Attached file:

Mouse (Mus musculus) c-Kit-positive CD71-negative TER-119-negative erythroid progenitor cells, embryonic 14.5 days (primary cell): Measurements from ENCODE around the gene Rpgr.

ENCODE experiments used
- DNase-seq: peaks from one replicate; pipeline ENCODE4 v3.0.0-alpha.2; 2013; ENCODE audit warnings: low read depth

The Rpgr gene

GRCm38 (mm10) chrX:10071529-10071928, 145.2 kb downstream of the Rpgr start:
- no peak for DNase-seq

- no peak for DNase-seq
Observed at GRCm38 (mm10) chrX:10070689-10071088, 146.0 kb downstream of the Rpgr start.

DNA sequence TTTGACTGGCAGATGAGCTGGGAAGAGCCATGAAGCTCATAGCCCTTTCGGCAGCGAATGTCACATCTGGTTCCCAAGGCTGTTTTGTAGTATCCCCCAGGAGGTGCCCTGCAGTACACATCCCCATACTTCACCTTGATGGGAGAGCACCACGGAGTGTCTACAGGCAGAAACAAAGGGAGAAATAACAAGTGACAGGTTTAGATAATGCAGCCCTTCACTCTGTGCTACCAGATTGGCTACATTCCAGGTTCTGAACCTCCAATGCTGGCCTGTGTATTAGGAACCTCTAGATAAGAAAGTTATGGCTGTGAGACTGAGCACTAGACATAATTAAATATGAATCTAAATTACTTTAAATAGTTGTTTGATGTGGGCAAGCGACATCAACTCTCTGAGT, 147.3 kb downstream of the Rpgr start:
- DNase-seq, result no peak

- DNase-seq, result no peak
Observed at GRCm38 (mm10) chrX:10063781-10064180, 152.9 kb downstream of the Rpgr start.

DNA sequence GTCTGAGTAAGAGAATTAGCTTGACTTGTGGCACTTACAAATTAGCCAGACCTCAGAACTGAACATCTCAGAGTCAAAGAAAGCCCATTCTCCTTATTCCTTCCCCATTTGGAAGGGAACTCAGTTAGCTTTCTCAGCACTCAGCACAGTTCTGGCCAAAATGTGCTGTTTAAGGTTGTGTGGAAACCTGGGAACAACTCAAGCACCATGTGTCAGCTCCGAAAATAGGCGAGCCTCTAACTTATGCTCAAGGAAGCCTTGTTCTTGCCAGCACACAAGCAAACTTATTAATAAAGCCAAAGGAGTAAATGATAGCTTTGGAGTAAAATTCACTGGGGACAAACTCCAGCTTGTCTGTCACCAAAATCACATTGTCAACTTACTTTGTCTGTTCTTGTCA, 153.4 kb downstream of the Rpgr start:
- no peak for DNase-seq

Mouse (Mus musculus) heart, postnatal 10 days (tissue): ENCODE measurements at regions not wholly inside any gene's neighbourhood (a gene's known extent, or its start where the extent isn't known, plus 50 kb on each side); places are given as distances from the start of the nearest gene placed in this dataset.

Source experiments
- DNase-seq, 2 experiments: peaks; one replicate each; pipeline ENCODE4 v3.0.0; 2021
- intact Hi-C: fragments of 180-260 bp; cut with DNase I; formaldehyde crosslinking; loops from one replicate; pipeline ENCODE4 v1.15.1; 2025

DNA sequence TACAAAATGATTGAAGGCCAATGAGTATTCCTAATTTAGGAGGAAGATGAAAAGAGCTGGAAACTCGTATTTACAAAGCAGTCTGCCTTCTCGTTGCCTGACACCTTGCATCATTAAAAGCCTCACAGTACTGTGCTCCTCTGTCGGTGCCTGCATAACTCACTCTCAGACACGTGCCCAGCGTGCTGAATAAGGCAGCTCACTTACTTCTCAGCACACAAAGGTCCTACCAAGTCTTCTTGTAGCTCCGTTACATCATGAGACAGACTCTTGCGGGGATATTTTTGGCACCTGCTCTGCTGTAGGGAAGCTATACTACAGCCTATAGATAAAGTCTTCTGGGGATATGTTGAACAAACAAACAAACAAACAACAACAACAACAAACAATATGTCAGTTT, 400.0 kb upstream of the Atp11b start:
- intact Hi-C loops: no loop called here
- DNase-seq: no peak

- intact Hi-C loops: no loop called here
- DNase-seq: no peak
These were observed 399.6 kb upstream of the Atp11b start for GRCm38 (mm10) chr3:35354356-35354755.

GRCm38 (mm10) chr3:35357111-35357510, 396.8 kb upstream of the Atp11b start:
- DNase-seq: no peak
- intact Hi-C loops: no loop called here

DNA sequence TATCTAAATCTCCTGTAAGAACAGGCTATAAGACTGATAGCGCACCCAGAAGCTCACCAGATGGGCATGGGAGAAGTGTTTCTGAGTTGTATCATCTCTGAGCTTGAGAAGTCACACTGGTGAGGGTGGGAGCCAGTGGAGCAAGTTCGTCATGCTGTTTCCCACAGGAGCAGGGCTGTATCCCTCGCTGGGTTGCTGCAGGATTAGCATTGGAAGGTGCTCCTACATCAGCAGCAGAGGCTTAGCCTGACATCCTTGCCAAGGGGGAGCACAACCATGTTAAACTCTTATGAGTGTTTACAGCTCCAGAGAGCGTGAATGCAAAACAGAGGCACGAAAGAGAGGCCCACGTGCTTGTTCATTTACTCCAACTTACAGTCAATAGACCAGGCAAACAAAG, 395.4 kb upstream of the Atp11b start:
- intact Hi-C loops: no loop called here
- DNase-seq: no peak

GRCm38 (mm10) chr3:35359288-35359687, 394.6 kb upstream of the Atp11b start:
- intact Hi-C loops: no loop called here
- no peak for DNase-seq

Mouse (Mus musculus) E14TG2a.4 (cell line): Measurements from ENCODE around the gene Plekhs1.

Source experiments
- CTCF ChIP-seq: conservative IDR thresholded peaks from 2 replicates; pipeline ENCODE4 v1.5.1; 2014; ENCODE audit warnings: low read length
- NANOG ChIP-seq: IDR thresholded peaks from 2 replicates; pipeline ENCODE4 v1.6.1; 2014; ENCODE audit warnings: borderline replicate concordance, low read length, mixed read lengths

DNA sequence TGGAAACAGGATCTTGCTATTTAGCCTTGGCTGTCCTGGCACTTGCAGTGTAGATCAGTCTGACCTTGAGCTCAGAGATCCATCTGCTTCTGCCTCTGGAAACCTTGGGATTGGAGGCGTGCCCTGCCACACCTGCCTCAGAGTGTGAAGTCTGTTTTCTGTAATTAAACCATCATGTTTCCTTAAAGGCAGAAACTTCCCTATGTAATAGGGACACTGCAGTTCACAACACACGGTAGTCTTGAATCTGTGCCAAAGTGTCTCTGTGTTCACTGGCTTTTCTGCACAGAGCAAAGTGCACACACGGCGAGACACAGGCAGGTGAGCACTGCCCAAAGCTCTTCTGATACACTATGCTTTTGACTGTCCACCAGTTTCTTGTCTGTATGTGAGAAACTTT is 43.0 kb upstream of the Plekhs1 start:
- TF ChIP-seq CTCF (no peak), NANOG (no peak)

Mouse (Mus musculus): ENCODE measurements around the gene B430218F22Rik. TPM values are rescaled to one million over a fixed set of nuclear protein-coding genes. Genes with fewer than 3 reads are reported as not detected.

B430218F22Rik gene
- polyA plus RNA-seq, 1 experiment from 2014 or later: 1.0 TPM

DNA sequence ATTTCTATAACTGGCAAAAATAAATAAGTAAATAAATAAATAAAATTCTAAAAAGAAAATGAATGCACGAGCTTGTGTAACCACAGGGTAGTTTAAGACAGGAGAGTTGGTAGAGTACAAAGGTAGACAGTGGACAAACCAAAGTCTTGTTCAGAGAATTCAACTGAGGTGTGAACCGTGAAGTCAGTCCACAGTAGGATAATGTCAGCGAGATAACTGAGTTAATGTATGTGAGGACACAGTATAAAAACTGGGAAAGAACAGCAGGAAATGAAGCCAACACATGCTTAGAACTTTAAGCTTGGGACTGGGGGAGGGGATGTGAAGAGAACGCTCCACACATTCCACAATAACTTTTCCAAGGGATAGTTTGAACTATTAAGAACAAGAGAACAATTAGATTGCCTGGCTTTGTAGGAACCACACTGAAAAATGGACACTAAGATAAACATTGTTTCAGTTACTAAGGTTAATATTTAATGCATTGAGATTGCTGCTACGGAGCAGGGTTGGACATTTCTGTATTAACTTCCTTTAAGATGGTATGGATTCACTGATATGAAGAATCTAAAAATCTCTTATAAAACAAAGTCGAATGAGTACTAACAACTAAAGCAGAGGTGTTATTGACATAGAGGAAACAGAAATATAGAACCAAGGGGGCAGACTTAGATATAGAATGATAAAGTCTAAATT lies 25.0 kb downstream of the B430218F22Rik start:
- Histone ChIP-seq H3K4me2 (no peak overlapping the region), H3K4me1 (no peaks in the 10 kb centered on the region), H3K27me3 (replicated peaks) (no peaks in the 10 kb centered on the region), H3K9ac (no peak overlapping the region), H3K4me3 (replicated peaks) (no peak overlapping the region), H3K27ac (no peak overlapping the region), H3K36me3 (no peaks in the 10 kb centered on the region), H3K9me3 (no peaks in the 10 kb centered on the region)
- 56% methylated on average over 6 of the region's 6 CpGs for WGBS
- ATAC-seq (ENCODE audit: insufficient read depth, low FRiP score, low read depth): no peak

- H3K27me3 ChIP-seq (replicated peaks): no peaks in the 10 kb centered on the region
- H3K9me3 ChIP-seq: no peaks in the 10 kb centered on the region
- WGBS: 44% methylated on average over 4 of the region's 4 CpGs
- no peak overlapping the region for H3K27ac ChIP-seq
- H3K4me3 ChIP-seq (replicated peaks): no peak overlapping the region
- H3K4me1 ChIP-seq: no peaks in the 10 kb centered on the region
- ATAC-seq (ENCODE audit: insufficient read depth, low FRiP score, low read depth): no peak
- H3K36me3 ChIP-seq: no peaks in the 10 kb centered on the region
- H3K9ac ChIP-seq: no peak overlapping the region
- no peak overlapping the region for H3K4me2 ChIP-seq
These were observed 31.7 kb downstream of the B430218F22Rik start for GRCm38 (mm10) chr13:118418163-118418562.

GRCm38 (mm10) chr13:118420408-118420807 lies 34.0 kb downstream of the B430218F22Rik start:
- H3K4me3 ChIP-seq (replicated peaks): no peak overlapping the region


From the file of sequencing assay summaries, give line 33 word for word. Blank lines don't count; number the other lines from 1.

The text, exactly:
- no peak for DNase-seq